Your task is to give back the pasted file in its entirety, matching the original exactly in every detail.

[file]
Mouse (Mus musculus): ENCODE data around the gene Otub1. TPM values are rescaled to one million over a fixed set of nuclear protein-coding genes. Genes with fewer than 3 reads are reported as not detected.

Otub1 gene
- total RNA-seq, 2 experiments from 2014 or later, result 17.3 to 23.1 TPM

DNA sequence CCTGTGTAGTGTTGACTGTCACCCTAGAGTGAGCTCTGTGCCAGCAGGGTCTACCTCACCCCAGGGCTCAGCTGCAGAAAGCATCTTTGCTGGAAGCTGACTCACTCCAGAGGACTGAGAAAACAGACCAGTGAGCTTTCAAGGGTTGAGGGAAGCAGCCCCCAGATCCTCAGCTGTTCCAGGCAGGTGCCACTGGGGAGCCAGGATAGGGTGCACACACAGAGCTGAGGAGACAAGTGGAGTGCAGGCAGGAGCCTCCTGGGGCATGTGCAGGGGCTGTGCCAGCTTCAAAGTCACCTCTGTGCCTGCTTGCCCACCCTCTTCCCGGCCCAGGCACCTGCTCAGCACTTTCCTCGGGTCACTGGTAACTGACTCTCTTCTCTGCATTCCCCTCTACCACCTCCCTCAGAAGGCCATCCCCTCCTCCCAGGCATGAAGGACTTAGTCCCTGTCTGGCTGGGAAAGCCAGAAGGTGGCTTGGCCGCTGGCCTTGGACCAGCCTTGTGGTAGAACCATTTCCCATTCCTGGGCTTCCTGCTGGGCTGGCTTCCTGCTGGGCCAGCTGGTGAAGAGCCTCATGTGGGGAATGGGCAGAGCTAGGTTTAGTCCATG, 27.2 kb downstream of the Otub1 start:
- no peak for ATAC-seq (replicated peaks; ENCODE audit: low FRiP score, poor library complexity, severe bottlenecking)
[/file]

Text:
Mouse (Mus musculus): ENCODE data around the gene Otub1. TPM values are rescaled to one million over a fixed set of nuclear protein-coding genes. Genes with fewer than 3 reads are reported as not detected.

Otub1 gene
- total RNA-seq, 2 experiments from 2014 or later, result 17.3 to 23.1 TPM

DNA sequence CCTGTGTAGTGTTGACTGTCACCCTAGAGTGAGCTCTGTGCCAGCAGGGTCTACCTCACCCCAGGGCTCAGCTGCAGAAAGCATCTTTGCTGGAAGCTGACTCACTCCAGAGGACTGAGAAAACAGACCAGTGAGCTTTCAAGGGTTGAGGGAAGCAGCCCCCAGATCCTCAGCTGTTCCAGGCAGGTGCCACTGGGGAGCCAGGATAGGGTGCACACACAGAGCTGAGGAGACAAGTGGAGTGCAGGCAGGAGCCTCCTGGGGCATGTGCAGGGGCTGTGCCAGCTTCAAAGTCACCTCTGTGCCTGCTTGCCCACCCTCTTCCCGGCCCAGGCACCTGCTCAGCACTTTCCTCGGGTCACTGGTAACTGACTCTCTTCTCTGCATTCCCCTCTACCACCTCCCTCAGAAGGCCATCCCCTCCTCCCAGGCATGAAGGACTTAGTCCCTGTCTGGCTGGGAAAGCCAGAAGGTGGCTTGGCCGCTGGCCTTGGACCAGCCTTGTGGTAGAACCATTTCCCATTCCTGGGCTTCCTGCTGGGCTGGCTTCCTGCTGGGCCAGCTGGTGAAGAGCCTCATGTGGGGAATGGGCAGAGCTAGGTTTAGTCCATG, 27.2 kb downstream of the Otub1 start:
- no peak for ATAC-seq (replicated peaks; ENCODE audit: low FRiP score, poor library complexity, severe bottlenecking)